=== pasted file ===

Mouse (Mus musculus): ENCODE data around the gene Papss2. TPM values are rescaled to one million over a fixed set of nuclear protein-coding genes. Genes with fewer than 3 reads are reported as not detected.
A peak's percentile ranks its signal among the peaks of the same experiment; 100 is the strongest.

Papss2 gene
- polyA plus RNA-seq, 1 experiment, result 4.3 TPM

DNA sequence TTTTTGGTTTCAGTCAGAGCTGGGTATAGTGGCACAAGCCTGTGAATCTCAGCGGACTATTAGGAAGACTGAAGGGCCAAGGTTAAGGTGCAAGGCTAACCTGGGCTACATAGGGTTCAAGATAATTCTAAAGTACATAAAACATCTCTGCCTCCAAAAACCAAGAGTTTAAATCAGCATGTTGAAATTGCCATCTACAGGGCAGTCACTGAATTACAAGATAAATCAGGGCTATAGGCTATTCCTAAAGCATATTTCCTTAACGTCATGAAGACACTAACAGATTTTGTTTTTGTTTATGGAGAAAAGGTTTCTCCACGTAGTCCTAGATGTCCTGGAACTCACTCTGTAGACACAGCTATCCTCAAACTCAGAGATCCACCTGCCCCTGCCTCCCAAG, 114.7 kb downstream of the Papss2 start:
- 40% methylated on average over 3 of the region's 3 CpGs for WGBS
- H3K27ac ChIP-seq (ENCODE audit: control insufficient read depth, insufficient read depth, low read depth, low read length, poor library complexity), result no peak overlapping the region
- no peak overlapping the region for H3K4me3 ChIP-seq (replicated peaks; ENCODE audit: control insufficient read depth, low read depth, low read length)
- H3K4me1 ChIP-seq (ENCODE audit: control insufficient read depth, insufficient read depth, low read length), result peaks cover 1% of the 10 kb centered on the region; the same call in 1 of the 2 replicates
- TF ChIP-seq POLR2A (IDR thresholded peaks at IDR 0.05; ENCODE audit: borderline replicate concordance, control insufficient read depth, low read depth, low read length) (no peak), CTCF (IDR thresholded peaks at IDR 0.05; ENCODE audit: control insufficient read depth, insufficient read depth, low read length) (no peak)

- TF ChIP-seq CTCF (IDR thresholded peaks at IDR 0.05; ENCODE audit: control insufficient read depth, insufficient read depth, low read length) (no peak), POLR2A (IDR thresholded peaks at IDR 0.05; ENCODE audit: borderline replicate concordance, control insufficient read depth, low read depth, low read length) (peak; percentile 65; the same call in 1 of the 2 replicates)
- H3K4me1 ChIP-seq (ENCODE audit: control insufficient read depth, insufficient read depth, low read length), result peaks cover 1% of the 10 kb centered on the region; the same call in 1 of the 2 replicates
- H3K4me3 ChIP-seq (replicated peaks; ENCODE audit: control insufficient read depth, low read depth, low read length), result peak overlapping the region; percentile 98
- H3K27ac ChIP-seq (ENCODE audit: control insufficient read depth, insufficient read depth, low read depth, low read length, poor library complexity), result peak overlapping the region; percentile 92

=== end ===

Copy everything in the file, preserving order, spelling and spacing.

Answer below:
Mouse (Mus musculus): ENCODE data around the gene Papss2. TPM values are rescaled to one million over a fixed set of nuclear protein-coding genes. Genes with fewer than 3 reads are reported as not detected.
A peak's percentile ranks its signal among the peaks of the same experiment; 100 is the strongest.

Papss2 gene
- polyA plus RNA-seq, 1 experiment, result 4.3 TPM

DNA sequence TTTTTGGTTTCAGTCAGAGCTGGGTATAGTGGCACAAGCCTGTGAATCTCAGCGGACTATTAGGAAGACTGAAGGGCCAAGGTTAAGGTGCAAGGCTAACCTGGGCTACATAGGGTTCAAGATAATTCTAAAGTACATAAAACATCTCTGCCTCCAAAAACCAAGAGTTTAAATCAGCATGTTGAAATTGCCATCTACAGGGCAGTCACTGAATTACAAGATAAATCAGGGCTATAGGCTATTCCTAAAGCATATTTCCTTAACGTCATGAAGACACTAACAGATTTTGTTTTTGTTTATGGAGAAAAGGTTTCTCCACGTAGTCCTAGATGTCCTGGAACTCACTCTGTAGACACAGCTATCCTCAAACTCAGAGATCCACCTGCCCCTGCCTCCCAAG, 114.7 kb downstream of the Papss2 start:
- 40% methylated on average over 3 of the region's 3 CpGs for WGBS
- H3K27ac ChIP-seq (ENCODE audit: control insufficient read depth, insufficient read depth, low read depth, low read length, poor library complexity), result no peak overlapping the region
- no peak overlapping the region for H3K4me3 ChIP-seq (replicated peaks; ENCODE audit: control insufficient read depth, low read depth, low read length)
- H3K4me1 ChIP-seq (ENCODE audit: control insufficient read depth, insufficient read depth, low read length), result peaks cover 1% of the 10 kb centered on the region; the same call in 1 of the 2 replicates
- TF ChIP-seq POLR2A (IDR thresholded peaks at IDR 0.05; ENCODE audit: borderline replicate concordance, control insufficient read depth, low read depth, low read length) (no peak), CTCF (IDR thresholded peaks at IDR 0.05; ENCODE audit: control insufficient read depth, insufficient read depth, low read length) (no peak)

- TF ChIP-seq CTCF (IDR thresholded peaks at IDR 0.05; ENCODE audit: control insufficient read depth, insufficient read depth, low read length) (no peak), POLR2A (IDR thresholded peaks at IDR 0.05; ENCODE audit: borderline replicate concordance, control insufficient read depth, low read depth, low read length) (peak; percentile 65; the same call in 1 of the 2 replicates)
- H3K4me1 ChIP-seq (ENCODE audit: control insufficient read depth, insufficient read depth, low read length), result peaks cover 1% of the 10 kb centered on the region; the same call in 1 of the 2 replicates
- H3K4me3 ChIP-seq (replicated peaks; ENCODE audit: control insufficient read depth, low read depth, low read length), result peak overlapping the region; percentile 98
- H3K27ac ChIP-seq (ENCODE audit: control insufficient read depth, insufficient read depth, low read depth, low read length, poor library complexity), result peak overlapping the region; percentile 92